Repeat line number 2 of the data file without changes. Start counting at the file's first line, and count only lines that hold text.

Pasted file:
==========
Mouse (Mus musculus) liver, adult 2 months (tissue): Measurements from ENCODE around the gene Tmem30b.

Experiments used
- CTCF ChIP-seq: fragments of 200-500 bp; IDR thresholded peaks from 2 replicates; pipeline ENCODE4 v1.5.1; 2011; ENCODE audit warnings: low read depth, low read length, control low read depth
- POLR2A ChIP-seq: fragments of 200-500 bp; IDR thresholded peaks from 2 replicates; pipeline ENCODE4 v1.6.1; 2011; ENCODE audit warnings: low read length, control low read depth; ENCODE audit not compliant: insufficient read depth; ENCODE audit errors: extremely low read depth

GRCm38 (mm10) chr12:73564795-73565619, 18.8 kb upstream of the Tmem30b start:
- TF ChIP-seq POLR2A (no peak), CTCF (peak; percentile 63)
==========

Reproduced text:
Experiments used